Nigeria on Saturday said it had foiled Boko Haram plans for a coordinated series of attacks across the country, as the army slammed claims of security failings and that the militants were resurgent.
The country's intelligence agency, the Department of State Services (DSS), said it had disrupted "sinister plans... to cause mayhem and destruction" during celebrations for the recent Eid al-Adha festival.
"The plan was to conduct gun attacks and suicide bombing on selected targets in the Federal Capital Territory, Abuja, Kano, Kaduna, Niger, Bauchi, Yobe and Borno states," said DSS spokesman Tony Opuiyo.
The alleged mastermind of the planned attacks, identified as Husseini Mai-Tangaran, was arrested in the northern city of Kano on August 31, leading to the detention of a number of others, he added.
Mai-Tangaran was described as a "well-known" commander in the Abu Mus'ab al-Barnawi-led faction of Boko Haram, which is supported by the Daeh in Syria and Iraq.
The DSS also said he was behind the November 2014 attacks on the Kano central mosque, which killed at least 120.
Nigeria's security services often claim to have foiled major Boko Haram plots and made arrests but announcement of charges, prosecutions and convictions have been rare.
The most high-profile case currently in court is that of Khalid al-Barnawi, a leader of the moribund Boko Haram offshoot, Ansaru, on charges of abducting and murdering a number of foreign workers.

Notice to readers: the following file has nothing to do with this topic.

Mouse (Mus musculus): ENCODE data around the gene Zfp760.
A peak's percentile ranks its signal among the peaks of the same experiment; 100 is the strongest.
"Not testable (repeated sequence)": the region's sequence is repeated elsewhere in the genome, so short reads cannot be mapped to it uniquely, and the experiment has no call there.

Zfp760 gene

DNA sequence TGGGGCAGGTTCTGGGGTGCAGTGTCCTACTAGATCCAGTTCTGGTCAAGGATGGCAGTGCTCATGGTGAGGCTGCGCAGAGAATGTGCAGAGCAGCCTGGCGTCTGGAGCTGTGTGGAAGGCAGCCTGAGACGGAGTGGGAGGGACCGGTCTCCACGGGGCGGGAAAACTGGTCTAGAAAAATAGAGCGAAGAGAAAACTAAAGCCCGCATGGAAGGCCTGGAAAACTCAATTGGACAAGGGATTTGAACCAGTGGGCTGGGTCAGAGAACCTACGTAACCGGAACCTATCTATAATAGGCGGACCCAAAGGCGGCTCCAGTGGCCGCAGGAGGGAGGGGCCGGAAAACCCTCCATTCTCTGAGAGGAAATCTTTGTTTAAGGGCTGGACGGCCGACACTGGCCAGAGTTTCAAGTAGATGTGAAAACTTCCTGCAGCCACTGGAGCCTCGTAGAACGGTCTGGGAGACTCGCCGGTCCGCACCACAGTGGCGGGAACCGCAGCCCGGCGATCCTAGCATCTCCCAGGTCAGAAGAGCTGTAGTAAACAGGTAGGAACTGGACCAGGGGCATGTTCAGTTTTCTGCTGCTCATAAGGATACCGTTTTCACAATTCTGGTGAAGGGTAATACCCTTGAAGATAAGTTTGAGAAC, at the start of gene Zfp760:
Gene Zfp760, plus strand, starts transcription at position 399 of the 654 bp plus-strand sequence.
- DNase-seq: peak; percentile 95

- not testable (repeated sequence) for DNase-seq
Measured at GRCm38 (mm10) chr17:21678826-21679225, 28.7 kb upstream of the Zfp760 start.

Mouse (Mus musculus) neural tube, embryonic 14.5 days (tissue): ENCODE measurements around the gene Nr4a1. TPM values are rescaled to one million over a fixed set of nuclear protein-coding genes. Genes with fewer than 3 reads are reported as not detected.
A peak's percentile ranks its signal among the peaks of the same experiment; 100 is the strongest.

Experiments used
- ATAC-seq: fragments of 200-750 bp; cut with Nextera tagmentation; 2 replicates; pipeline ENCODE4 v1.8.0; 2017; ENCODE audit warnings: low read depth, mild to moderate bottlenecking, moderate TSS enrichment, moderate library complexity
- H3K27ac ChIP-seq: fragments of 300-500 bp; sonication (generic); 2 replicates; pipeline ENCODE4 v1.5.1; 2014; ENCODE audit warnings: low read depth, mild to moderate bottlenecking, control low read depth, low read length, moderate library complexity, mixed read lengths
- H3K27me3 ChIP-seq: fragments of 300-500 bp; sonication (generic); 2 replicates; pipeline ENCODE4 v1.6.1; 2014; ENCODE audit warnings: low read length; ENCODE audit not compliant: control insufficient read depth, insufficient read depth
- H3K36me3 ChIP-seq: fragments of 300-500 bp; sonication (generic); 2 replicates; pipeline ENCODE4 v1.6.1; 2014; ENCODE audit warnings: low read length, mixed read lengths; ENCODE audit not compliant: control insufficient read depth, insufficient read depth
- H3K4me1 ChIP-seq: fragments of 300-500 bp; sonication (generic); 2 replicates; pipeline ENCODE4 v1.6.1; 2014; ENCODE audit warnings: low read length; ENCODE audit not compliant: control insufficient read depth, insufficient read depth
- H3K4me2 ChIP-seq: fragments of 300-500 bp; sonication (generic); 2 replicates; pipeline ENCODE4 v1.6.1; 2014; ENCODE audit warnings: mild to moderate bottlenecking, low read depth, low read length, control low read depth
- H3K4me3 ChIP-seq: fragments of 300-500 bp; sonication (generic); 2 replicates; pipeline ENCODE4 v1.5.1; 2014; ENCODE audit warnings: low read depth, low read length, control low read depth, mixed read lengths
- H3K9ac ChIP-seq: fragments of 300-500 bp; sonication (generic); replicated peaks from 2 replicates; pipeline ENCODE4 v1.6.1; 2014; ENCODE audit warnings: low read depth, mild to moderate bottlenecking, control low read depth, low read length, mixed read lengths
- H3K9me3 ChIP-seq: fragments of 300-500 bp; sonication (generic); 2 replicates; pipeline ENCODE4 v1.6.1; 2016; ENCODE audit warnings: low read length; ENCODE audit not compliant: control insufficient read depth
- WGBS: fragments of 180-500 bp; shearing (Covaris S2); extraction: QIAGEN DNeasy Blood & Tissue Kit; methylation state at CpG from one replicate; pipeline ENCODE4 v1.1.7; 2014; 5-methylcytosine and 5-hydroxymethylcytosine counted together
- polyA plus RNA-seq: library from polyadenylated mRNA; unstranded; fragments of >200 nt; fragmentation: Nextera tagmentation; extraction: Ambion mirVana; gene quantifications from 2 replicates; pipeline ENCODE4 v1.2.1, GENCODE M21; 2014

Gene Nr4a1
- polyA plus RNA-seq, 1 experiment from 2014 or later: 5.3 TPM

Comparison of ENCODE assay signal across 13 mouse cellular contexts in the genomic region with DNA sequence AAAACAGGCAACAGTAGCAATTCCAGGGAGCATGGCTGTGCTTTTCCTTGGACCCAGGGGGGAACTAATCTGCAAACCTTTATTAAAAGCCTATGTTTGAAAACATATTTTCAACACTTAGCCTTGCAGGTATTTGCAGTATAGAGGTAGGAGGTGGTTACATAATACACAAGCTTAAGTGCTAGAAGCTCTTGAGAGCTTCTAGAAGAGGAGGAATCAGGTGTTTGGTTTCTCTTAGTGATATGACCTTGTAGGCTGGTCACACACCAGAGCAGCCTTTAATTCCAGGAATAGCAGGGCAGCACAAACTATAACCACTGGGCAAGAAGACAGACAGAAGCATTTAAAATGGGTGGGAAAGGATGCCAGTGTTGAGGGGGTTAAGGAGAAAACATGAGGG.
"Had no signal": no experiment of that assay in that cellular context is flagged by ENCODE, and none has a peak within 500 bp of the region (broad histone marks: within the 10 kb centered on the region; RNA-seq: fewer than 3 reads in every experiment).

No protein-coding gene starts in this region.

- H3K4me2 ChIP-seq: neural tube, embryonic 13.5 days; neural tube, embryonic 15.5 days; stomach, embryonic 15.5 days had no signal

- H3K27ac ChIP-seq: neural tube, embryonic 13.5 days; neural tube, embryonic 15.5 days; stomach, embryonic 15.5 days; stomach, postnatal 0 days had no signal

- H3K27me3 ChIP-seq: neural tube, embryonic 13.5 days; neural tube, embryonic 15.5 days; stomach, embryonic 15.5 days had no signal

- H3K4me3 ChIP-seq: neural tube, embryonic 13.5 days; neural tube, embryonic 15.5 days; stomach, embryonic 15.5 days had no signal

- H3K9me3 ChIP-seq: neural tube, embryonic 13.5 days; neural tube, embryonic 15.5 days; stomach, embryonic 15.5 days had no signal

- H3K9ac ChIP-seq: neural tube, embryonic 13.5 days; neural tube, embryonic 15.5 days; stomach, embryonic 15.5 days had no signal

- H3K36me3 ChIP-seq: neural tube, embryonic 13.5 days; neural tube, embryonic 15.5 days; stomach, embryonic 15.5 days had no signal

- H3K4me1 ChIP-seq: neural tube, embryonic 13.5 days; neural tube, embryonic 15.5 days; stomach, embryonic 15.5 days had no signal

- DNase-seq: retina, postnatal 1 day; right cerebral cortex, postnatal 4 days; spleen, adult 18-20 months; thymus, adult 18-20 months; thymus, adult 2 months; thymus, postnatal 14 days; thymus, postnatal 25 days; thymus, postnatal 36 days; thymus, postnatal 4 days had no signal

- Spate of attacks -
However, revelations that Boko Haram may have been planning high-profile attacks during the Islamic festival could be taken as a sign of renewed confidence among the militants.
The Abu Mus'ab al-Barnawi faction has promised to hit government and military targets rather than civilians, who have borne the brunt of the violence since 2009.
Nigeria's military and government maintain Boko Haram has become a spent force after more than two years of sustained counter-insurgency operations, including with neighbouring Cameroon, Chad and Niger.
But continued attacks, particularly in hard-to-reach rural areas, suggest claims of outright victory are premature.
On Friday, at least seven people were killed when jihadists attacked a camp for people displaced by the conflict in the trading hub of Ngala, near the border with Cameroon.
Civilian militia member Umar Kachalla said fighters in two pick-up trucks fired a rocket-propelled grenade at the camp, which houses some 80,000 people.
"They fired an RPG into the camp from behind the fire fence, killing seven people and injuring several others," he told AFP.